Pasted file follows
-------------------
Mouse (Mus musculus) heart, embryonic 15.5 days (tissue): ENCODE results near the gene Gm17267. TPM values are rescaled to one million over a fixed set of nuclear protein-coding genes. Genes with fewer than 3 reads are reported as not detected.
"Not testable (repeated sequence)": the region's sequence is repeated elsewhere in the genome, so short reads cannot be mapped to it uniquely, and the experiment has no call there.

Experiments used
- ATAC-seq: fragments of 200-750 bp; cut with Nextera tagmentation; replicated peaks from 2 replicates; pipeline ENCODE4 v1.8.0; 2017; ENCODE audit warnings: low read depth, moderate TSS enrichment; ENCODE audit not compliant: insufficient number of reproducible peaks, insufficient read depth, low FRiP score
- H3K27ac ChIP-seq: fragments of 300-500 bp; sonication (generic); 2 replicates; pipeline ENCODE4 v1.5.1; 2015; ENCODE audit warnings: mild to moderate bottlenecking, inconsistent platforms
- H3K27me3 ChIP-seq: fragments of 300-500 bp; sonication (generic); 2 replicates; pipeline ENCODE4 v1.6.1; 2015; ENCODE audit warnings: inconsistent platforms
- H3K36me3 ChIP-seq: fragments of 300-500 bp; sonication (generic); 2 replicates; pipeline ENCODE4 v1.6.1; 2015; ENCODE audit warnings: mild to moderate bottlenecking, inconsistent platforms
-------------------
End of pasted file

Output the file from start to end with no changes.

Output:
Mouse (Mus musculus) heart, embryonic 15.5 days (tissue): ENCODE results near the gene Gm17267. TPM values are rescaled to one million over a fixed set of nuclear protein-coding genes. Genes with fewer than 3 reads are reported as not detected.
"Not testable (repeated sequence)": the region's sequence is repeated elsewhere in the genome, so short reads cannot be mapped to it uniquely, and the experiment has no call there.

Experiments used
- ATAC-seq: fragments of 200-750 bp; cut with Nextera tagmentation; replicated peaks from 2 replicates; pipeline ENCODE4 v1.8.0; 2017; ENCODE audit warnings: low read depth, moderate TSS enrichment; ENCODE audit not compliant: insufficient number of reproducible peaks, insufficient read depth, low FRiP score
- H3K27ac ChIP-seq: fragments of 300-500 bp; sonication (generic); 2 replicates; pipeline ENCODE4 v1.5.1; 2015; ENCODE audit warnings: mild to moderate bottlenecking, inconsistent platforms
- H3K27me3 ChIP-seq: fragments of 300-500 bp; sonication (generic); 2 replicates; pipeline ENCODE4 v1.6.1; 2015; ENCODE audit warnings: inconsistent platforms
- H3K36me3 ChIP-seq: fragments of 300-500 bp; sonication (generic); 2 replicates; pipeline ENCODE4 v1.6.1; 2015; ENCODE audit warnings: mild to moderate bottlenecking, inconsistent platforms